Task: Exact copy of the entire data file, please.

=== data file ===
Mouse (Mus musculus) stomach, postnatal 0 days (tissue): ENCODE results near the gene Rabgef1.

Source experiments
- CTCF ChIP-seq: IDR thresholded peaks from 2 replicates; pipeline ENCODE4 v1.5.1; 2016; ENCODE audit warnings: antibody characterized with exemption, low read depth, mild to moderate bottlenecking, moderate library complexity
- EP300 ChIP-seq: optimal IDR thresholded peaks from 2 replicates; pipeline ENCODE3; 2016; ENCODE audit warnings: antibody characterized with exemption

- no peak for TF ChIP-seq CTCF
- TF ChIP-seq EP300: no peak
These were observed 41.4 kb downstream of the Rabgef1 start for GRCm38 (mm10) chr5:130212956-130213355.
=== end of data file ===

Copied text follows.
Mouse (Mus musculus) stomach, postnatal 0 days (tissue): ENCODE results near the gene Rabgef1.

Source experiments
- CTCF ChIP-seq: IDR thresholded peaks from 2 replicates; pipeline ENCODE4 v1.5.1; 2016; ENCODE audit warnings: antibody characterized with exemption, low read depth, mild to moderate bottlenecking, moderate library complexity
- EP300 ChIP-seq: optimal IDR thresholded peaks from 2 replicates; pipeline ENCODE3; 2016; ENCODE audit warnings: antibody characterized with exemption

- no peak for TF ChIP-seq CTCF
- TF ChIP-seq EP300: no peak
These were observed 41.4 kb downstream of the Rabgef1 start for GRCm38 (mm10) chr5:130212956-130213355.